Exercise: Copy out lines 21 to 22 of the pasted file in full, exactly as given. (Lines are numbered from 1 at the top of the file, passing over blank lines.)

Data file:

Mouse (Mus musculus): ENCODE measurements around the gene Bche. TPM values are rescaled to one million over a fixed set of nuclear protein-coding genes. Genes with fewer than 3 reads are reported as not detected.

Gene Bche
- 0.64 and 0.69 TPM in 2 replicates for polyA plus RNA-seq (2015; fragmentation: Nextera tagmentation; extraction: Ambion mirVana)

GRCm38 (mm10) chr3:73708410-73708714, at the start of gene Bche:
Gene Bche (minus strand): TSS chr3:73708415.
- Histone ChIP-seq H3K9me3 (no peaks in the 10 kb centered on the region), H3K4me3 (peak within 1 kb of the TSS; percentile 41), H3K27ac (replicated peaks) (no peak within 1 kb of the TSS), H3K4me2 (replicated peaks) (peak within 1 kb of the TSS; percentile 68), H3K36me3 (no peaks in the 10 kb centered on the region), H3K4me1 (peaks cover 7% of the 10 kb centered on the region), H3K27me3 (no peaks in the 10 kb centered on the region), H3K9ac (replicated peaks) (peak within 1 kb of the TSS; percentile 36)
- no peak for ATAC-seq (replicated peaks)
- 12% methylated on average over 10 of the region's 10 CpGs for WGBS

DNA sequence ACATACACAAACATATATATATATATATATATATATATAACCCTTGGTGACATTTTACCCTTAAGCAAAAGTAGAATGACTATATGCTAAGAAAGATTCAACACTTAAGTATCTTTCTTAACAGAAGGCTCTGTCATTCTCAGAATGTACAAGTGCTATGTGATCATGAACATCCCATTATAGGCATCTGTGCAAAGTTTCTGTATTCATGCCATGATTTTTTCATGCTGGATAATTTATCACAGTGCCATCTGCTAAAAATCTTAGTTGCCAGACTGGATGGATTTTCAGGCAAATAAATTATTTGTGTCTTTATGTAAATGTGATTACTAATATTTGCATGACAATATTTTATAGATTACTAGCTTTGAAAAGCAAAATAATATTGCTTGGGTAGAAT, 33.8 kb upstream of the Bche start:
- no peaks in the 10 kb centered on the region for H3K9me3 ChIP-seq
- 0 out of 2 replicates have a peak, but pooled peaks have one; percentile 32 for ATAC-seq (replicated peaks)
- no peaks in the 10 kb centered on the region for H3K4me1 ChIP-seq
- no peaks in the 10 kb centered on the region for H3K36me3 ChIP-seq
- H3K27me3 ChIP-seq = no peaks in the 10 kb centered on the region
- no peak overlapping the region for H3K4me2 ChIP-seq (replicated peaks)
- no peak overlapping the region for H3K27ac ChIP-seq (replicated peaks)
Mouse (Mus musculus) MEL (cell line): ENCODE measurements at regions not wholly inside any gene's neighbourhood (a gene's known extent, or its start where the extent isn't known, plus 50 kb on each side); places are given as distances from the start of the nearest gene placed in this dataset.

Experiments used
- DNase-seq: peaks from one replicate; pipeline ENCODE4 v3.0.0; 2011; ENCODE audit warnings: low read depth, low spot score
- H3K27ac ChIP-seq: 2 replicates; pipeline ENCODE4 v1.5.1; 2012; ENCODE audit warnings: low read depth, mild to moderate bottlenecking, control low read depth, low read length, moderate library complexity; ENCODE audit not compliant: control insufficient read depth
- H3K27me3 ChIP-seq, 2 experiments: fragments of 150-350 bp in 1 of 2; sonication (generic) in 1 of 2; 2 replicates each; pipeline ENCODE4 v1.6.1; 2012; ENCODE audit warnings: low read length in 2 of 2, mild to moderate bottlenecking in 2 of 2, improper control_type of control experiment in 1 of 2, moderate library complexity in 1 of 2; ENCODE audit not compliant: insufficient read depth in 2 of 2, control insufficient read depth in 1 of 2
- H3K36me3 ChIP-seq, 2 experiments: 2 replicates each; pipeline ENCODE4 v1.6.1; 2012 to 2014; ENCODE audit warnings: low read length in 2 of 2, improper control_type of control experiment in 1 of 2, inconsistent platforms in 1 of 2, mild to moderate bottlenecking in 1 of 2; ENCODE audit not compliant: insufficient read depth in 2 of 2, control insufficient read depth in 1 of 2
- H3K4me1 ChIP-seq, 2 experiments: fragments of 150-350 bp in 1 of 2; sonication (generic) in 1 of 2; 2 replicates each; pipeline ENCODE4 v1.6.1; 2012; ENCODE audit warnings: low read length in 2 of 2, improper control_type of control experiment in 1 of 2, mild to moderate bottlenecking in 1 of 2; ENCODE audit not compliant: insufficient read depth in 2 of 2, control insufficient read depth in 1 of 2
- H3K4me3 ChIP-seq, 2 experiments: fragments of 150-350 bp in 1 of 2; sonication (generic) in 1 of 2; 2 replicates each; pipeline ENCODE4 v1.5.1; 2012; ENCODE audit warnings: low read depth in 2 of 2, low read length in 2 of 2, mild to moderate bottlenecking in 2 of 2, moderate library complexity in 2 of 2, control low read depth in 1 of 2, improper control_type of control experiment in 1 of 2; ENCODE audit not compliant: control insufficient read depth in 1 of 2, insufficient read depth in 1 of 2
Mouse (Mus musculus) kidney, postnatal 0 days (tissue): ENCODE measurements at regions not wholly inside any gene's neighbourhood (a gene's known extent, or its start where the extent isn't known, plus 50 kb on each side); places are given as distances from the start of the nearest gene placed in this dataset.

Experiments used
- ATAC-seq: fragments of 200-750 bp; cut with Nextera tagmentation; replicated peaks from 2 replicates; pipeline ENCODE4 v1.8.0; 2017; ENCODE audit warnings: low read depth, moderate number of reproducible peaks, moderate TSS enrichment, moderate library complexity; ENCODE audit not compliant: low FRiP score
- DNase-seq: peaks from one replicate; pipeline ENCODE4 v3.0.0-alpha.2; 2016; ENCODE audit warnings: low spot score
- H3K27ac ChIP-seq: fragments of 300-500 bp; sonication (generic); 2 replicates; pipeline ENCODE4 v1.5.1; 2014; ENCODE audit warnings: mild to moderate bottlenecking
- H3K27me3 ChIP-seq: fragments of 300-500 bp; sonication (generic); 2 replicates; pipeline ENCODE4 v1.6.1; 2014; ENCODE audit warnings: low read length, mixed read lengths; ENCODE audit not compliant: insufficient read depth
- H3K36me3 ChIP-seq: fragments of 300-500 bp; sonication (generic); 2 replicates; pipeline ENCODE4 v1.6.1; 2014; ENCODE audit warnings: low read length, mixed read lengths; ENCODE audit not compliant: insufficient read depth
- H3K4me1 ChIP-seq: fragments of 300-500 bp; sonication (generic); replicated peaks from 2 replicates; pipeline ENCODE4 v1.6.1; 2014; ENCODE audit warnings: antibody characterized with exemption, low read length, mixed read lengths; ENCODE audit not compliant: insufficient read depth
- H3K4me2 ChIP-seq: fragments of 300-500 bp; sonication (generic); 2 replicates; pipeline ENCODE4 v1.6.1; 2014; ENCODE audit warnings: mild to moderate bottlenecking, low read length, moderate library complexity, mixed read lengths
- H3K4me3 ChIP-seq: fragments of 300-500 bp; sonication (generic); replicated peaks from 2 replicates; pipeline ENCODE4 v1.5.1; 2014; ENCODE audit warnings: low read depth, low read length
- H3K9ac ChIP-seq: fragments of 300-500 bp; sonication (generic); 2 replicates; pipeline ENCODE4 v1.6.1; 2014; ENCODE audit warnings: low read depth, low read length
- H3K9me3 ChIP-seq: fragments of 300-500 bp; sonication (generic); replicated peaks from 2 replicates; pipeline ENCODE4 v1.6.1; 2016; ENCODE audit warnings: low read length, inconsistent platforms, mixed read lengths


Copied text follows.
- H3K27me3 ChIP-seq, 2 experiments: fragments of 150-350 bp in 1 of 2; sonication (generic) in 1 of 2; 2 replicates each; pipeline ENCODE4 v1.6.1; 2012; ENCODE audit warnings: low read length in 2 of 2, mild to moderate bottlenecking in 2 of 2, improper control_type of control experiment in 1 of 2, moderate library complexity in 1 of 2; ENCODE audit not compliant: insufficient read depth in 2 of 2, control insufficient read depth in 1 of 2
- H3K36me3 ChIP-seq, 2 experiments: 2 replicates each; pipeline ENCODE4 v1.6.1; 2012 to 2014; ENCODE audit warnings: low read length in 2 of 2, improper control_type of control experiment in 1 of 2, inconsistent platforms in 1 of 2, mild to moderate bottlenecking in 1 of 2; ENCODE audit not compliant: insufficient read depth in 2 of 2, control insufficient read depth in 1 of 2